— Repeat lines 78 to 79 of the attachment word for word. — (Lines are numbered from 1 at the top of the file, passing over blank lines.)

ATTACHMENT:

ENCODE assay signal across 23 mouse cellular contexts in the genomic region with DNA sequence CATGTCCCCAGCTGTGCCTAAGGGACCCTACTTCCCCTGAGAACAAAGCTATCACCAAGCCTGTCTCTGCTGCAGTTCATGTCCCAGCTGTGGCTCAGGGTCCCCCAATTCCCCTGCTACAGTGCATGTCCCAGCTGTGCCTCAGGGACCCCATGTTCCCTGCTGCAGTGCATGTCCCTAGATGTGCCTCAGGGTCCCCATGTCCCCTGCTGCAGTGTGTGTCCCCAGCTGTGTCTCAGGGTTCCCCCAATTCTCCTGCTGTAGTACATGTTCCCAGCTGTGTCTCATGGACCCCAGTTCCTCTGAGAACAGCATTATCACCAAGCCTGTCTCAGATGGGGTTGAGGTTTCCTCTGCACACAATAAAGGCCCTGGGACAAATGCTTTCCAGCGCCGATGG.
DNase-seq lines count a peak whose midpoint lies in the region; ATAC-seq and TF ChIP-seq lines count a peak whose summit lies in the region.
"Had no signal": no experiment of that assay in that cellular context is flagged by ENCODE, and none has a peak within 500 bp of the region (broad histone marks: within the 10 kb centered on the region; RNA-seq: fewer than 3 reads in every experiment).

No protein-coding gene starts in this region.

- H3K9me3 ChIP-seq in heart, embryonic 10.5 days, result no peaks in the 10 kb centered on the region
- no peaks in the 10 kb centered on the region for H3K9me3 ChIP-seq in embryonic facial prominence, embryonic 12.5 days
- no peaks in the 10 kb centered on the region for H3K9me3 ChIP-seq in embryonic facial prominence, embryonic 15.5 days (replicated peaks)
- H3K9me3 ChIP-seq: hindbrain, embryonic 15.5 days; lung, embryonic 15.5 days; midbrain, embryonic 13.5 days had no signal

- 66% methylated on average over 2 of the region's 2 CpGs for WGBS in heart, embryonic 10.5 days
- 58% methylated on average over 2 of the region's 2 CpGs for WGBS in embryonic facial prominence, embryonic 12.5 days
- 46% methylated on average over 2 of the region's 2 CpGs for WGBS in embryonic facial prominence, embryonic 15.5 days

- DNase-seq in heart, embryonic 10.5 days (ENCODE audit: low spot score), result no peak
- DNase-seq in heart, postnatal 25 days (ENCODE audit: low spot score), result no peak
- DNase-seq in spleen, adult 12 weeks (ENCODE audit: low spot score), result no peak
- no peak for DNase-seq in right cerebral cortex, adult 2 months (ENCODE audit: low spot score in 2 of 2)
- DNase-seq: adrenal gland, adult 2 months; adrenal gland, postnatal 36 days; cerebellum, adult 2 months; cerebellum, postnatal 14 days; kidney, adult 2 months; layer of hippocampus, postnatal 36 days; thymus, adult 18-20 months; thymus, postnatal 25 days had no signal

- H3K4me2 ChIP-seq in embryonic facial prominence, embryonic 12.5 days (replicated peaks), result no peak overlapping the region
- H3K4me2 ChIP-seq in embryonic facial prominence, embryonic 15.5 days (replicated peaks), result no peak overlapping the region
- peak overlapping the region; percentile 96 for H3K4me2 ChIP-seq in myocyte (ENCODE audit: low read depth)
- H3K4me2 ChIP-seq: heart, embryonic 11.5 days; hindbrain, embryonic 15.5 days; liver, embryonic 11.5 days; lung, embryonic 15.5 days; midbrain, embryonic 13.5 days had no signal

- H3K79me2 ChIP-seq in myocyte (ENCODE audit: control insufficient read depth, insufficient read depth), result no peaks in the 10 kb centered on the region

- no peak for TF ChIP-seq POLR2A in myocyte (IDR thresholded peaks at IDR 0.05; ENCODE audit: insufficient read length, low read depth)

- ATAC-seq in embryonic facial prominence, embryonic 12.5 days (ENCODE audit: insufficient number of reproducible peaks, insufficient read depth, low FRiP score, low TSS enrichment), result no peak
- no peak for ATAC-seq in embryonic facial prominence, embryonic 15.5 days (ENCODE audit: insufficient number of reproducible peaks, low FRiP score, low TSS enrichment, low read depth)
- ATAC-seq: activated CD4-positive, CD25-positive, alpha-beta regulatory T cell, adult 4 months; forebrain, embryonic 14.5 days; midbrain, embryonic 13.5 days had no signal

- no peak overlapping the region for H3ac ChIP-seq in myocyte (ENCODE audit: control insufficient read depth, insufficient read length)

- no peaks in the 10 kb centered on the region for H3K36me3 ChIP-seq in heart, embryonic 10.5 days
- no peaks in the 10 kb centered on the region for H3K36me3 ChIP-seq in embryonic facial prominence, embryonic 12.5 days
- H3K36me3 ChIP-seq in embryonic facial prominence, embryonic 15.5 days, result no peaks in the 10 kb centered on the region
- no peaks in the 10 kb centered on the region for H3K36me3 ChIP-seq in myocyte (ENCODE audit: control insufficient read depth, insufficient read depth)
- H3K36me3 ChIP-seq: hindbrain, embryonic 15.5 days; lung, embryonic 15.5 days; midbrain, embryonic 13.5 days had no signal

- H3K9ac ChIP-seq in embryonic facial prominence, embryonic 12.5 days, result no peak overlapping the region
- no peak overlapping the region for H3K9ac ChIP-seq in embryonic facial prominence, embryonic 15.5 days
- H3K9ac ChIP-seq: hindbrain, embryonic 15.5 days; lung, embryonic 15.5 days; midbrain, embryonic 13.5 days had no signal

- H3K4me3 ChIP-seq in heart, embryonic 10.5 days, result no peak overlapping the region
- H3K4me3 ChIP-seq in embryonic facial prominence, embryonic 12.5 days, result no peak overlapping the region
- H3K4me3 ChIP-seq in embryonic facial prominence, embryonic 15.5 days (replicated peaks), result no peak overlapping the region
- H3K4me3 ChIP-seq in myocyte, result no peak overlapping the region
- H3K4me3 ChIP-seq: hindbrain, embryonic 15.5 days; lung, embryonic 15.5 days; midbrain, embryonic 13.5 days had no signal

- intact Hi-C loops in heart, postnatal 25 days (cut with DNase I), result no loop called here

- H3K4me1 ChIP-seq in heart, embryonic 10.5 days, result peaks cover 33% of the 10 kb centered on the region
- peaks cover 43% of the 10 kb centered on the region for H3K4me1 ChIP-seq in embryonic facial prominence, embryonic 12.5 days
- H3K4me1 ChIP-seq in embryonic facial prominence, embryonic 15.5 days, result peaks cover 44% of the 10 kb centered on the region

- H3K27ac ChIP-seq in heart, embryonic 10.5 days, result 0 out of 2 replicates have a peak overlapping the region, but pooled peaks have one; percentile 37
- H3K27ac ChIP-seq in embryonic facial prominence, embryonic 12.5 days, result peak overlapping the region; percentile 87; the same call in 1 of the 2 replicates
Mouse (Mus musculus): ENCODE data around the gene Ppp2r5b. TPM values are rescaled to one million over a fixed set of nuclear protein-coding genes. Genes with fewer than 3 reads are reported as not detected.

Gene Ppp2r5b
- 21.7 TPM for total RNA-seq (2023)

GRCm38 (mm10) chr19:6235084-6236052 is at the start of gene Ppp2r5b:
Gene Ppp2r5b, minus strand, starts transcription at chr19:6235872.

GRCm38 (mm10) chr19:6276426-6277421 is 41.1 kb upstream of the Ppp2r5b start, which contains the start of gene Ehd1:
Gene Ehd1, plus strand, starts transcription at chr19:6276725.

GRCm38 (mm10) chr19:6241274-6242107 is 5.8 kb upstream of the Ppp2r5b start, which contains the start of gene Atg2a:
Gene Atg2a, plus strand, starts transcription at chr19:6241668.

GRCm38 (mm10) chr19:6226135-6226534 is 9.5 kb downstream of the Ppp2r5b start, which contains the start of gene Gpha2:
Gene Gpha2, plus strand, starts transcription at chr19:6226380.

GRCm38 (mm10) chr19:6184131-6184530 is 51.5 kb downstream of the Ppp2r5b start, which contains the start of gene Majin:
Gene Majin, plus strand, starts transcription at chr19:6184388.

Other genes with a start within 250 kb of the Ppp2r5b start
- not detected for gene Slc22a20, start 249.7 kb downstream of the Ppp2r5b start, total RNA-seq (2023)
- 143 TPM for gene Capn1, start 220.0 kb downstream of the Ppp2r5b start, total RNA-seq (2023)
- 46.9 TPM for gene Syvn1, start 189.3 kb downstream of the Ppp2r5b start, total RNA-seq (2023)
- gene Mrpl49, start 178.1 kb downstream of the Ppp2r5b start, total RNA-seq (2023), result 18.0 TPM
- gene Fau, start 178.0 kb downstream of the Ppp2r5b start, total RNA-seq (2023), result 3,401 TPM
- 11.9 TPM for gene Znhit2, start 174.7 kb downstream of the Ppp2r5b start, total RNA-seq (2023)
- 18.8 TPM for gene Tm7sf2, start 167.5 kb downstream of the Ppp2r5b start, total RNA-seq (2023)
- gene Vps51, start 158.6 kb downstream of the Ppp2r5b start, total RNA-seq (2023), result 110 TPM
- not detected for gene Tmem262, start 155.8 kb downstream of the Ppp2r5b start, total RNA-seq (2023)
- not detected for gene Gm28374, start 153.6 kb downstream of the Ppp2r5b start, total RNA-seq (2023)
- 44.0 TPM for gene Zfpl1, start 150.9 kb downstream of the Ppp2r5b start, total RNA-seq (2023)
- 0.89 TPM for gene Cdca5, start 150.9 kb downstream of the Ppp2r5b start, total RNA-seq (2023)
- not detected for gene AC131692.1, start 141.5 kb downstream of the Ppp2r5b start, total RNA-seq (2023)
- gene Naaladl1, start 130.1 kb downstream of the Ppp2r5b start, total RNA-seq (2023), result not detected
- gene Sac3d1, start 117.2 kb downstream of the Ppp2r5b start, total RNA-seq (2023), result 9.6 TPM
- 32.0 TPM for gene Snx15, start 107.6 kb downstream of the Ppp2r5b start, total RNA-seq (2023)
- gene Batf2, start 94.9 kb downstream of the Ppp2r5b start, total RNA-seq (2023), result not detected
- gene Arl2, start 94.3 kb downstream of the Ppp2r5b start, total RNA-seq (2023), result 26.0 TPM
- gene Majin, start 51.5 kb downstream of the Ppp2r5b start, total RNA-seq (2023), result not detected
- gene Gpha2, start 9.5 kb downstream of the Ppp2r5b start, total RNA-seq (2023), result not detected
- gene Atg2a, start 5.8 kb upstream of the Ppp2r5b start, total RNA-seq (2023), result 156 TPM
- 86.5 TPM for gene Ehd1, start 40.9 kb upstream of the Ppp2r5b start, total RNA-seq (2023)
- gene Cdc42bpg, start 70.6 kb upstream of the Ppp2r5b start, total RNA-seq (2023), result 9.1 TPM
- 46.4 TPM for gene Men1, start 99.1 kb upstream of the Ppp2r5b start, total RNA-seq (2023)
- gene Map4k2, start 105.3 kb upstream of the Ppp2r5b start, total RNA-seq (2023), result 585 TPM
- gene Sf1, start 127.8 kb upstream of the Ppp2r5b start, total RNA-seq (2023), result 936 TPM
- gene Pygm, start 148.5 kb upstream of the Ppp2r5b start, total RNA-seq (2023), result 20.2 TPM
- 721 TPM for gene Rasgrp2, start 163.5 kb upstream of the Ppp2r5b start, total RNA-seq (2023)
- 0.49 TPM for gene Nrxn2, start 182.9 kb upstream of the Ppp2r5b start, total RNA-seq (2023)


- gene Majin, start 51.5 kb downstream of the Ppp2r5b start, total RNA-seq (2023), result not detected
- gene Gpha2, start 9.5 kb downstream of the Ppp2r5b start, total RNA-seq (2023), result not detected